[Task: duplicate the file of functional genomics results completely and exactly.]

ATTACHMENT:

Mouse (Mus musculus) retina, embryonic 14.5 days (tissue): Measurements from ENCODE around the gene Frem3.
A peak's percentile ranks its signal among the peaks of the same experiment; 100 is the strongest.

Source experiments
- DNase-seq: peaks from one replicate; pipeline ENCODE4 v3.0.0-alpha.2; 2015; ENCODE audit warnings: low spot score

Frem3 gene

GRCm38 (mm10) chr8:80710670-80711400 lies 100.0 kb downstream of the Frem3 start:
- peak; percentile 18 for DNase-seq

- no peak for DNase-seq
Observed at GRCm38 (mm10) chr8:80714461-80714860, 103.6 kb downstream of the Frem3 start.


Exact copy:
Mouse (Mus musculus) retina, embryonic 14.5 days (tissue): Measurements from ENCODE around the gene Frem3.
A peak's percentile ranks its signal among the peaks of the same experiment; 100 is the strongest.

Source experiments
- DNase-seq: peaks from one replicate; pipeline ENCODE4 v3.0.0-alpha.2; 2015; ENCODE audit warnings: low spot score

Frem3 gene

GRCm38 (mm10) chr8:80710670-80711400 lies 100.0 kb downstream of the Frem3 start:
- peak; percentile 18 for DNase-seq

- no peak for DNase-seq
Observed at GRCm38 (mm10) chr8:80714461-80714860, 103.6 kb downstream of the Frem3 start.